~Rumi

All day I think about it, then at night I say it. Where did I come from, and what am I supposed to be doing? I have no idea. My soul is from elsewhere, I'm sure of that. And I intend to end up there...Who looks out with my eyes? What is the soul? I cannot stop asking. If I could taste one sip of an answer, I could break out of this prison...I didn't come here of my own accord, and I can't leave that way. Whoever brought me here will have to take me home.

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10 March 2011

World Autism Interviews: Isabel Espinal/New England

Isabel was born in New York City. Her parents are from the Dominican Republic. As for college, she enrolled at MIT and nearly flunked out. She decided science and technology were not for her and transferred to Princeton where she wound up flunking her senior thesis. Eventually, she submitted a passing thesis, earned a Bachelor's degree, and then a Master's in Library and Information Studies. She has been a librarian since 1991. Isabel is a mother to 3 children. Her kids are now teenagers (and her son is in his first year of college). She loves literature and especially enjoys translating poetry from Spanish to English. Isabel is currently working on a PhD in American Studies with a focus on Literature.


E: How old were you when you received a diagnosis on the autistic spectrum, and how did your family respond to the news?

Isabel: I am 46 years old and just received a diagnosis two months ago. I started reading about Aspergers and autism through a friend of mine (Rachel Cohen-Rottenberg, who writes about her own autism since her diagnosis at age 50 on her blog Journeys With Autism). All of this is so new to me, so unexpected, and yet so wonderful too. I don't think I have completely assimilated the diagnosis yet--let alone my family. 

I have a big family and I have not told a lot of people, but as soon as I started to think I might have it, I sent an email to my sister and to a few close friends. I emailed my therapist, and I also told my kids. My sister reacted by saying that she said it made her wonder how many other people in the family might have also been on the spectrum. Autism definitely resonated with her as something that may exist in our family, and I found that very affirming. 

I had a friend who said, "No way," because I am very empathetic and the classic symptom of Aspergers (in her view) is lack of empathy. But I had done a lot of research and I sent her a few links that refuted that theory. She said, "Wow, I had no idea." 

Another friend was very mean. He said I did not have Aspergers, that it was a fad diagnosis, and that what he thought I had was Narcissistic Personality Disorder. It was very upsetting that he would dismiss my thoughts, as well as dismiss my own observations. I explained that there was a lot about me he did not know, but he insisted that his view was correct. I was so upset I could not stop crying. But that experience did not stop me from pushing what I felt was the truth about myself, even though I was sad not to have his support.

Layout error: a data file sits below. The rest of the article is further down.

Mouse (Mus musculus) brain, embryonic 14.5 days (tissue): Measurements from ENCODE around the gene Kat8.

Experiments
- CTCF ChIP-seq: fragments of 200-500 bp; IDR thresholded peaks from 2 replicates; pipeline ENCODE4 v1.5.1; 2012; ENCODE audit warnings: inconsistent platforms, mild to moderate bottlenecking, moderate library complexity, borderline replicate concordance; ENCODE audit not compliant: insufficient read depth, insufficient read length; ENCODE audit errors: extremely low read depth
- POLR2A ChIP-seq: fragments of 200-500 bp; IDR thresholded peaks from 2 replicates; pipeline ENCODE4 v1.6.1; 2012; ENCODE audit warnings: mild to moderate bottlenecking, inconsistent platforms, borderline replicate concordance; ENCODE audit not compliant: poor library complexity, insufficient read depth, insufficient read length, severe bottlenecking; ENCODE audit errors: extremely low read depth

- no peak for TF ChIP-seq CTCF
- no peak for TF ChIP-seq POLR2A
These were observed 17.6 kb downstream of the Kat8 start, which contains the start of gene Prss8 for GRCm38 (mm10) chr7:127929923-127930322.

My boyfriend has been very supportive. We talk about it all the time. I can see how my autism has affected our relationship, and how the diagnosis and knowing about autism will improve how we relate to each other--it already has.

As for my kids, my oldest said he knew students who had it and he did not think I had it because I was not like them. But it's different now that it's not just my own suspicions, as I have a professional diagnosis. For me, I know that it's my kids who I most want to explore what autism has meant in our lives, as well as what my autism has meant for them, and will mean for them. I think it may help them understand some things, but I also think that we need support services so they can understand this and better deal with it. In this sense I feel very different from a lot of women I have read about. It seems that women and men my age who get diagnosed often do so because they have a child who is diagnosed first. Discussion of autism is already in the family in many adult cases. In my case it wasn't, so I have the challenge of being the person who introduces this concept to my children. And it may seem like it's coming out of nowhere. It's daunting, but also promising - I feel like this can really help us in ways not found in the past because we were solving the wrong problems.

E: In many communities, autism and disability are stigmatized. As an American-Dominican, do you feel autism is a stigma or taboo in your culture? If so, why?

Isabel: I don't think there is much understanding of autism, and of what the spectrum is. I certainly did not have that understanding until recently. I don't know if it's a taboo. I don't feel it that way. I feel that it would be much easier to talk about autism in my Dominican family than it is to talk about sexuality or divorce or religious alternatives, for example. My family is huge - I have 73 first cousins, and there are many 3rd, 4th, etc. I think there is a lot of variety and in many ways a lot of acceptance of difference. I have a cousin who has a daughter with developmental delays. I'm not that close to him so I don't know all the details, but for all I know it's probably autism. He and his wife have structured their lives around meeting their child's needs. They moved to Boston to be near specialists. This was a very difficult move for them because they are now far from the extended family. I visited them a few years ago before I knew anything about autism. Everyone treats their daughter with so much love and affection. In my family children are precious no matter what.